In 2005, an American Bar Association task force published an exhaustively researched report that highlighted a huge “gray market” of unregistered brokerage activity, conducted by people that sometimes refer to themselves as “finders,” that is critical to the development of early stage companies, but operating in technical violation of the Securities Exchange Act of 1934 (“ABA Report”). Other than occasional enforcement actions against bad actors, the SEC did little to address this problem until early 2014, when it issued a No-Action letter which blessed certain restricted activities of merger and acquisition brokers (“M&A Brokers”). The SEC’s approach to other private placement brokers has been to restrict their activities even further. Compare Paul Anka, SEC No-Action Letter (July 24, 1991) (granting legal “finder” status) with Brumberg, Mackey & Wall, PLC., SEC No-Action Letter (May 17, 2010) (restricting “finder” status). Courts have not always agreed with the SEC. See SEC v. Kramer, 778 F.Supp.2d 1320 (M.D. Fla. 2011) (proposing a non-exhaustive six-factor test for registration).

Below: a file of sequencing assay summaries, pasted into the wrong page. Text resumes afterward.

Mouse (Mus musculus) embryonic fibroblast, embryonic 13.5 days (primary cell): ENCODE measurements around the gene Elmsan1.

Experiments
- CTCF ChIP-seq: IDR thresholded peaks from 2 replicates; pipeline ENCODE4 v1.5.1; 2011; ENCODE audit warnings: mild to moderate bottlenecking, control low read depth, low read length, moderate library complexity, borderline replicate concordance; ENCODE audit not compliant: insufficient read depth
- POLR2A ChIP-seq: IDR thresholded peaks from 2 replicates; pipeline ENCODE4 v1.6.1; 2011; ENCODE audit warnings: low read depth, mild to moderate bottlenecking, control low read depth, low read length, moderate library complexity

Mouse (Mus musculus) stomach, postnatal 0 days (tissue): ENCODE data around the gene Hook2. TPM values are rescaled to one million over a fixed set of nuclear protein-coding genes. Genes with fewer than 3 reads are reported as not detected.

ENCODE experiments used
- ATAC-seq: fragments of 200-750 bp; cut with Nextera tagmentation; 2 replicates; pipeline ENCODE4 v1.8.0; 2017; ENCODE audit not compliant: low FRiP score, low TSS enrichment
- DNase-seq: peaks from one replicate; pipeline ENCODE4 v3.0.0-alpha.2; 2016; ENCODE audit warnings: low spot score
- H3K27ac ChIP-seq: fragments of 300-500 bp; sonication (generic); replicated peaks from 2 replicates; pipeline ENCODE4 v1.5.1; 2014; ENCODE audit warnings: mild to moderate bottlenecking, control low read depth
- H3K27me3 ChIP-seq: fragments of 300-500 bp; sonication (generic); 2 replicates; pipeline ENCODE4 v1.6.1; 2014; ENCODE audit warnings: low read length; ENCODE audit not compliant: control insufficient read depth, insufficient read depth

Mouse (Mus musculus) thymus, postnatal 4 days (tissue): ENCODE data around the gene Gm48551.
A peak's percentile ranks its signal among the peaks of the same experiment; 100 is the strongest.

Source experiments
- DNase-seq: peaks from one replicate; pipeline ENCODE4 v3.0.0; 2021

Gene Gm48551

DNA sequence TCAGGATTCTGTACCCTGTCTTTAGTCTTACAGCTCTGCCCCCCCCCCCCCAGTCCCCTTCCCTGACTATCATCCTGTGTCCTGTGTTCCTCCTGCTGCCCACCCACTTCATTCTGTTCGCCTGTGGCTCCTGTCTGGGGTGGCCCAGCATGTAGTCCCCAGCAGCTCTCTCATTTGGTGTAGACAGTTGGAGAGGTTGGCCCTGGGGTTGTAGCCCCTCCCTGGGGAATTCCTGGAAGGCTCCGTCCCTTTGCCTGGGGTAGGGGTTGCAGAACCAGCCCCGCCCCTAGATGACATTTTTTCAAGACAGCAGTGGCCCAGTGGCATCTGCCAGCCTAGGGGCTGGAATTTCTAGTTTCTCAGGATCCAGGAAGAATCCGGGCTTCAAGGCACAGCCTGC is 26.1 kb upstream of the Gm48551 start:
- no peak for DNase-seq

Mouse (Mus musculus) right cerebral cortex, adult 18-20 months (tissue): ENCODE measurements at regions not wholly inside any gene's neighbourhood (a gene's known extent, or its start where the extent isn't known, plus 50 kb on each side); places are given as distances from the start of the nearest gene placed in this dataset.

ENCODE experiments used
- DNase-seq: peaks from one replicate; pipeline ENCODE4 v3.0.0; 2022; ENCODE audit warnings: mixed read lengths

On January 6th, the first day of the 114th Congress’s new session, the House of Representatives considered H.R. 37. This bill proposes again multiple pieces of legislation that passed the House in the previous congress but were not taken up by the Senate. The bill has now been remanded to the House Committee process. H.R. 37 contains eleven separate items which would affect the current financial regulatory landscape. One of the proposed provisions responds to concerns about financial intermediaries such as finders that participate in mergers and acquisitions. This blog post advocates that Congress, while considering legalization of M&A Brokers, should also legalize a limited class of private placement brokers.